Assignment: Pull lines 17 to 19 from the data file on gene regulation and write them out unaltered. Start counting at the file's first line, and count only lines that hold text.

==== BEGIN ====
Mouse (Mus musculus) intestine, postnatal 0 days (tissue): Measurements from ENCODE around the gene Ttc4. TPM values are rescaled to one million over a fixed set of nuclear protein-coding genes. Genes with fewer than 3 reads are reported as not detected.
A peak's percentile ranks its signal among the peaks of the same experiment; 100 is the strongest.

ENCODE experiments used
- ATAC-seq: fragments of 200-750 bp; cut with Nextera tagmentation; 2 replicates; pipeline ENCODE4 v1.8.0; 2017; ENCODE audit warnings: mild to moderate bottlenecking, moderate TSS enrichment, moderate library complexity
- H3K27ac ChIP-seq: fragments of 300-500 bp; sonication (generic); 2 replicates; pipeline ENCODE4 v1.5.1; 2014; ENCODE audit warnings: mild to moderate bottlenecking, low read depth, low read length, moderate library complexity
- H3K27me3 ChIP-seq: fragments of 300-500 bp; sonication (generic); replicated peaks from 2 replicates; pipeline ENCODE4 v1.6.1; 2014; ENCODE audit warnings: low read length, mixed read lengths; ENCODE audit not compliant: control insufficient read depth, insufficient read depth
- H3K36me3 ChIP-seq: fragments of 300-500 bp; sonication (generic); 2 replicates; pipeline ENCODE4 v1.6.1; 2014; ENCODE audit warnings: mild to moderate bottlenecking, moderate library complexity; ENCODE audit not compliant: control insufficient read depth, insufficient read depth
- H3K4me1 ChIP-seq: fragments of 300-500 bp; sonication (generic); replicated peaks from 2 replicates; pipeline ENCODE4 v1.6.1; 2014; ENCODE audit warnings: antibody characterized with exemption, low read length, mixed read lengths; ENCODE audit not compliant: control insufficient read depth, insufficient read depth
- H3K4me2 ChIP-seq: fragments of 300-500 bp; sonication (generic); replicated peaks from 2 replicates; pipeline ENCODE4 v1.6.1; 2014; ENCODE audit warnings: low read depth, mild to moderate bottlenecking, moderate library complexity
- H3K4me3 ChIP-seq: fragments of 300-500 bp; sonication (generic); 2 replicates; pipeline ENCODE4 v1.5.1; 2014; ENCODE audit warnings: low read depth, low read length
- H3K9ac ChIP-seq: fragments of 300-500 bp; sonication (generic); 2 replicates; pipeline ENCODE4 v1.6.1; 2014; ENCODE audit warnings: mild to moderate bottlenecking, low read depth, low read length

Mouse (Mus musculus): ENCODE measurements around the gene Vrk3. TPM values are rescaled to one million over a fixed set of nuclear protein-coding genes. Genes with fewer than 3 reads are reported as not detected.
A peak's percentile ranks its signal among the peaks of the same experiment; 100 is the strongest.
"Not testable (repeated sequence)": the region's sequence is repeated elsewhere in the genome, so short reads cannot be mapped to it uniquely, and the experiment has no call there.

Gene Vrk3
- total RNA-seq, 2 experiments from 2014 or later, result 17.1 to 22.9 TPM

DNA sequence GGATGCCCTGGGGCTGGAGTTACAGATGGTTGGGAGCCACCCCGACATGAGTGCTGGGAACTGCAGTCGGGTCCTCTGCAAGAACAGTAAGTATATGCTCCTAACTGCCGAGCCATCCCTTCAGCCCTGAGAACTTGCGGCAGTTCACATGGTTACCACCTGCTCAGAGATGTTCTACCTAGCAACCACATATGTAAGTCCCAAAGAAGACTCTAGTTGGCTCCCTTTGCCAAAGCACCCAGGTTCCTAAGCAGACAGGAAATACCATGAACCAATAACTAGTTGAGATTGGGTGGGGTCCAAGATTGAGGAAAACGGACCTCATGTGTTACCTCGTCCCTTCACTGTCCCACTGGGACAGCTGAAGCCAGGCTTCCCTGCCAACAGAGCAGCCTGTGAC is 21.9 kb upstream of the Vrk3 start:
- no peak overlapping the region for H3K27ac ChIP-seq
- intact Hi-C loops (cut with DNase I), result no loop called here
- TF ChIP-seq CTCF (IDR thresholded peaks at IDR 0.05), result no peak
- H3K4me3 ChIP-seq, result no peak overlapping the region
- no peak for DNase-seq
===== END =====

DNA sequence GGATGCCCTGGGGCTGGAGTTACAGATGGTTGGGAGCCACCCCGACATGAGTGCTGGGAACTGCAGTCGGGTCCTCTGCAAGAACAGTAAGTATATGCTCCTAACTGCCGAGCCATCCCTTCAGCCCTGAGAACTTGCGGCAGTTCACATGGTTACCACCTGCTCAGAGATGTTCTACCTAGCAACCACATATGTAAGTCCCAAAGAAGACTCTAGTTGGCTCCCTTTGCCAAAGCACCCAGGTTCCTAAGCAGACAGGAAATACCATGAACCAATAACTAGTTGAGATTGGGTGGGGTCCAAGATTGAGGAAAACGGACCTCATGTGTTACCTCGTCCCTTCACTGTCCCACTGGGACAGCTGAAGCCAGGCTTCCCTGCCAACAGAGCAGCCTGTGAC is 21.9 kb upstream of the Vrk3 start:
- no peak overlapping the region for H3K27ac ChIP-seq
- intact Hi-C loops (cut with DNase I), result no loop called here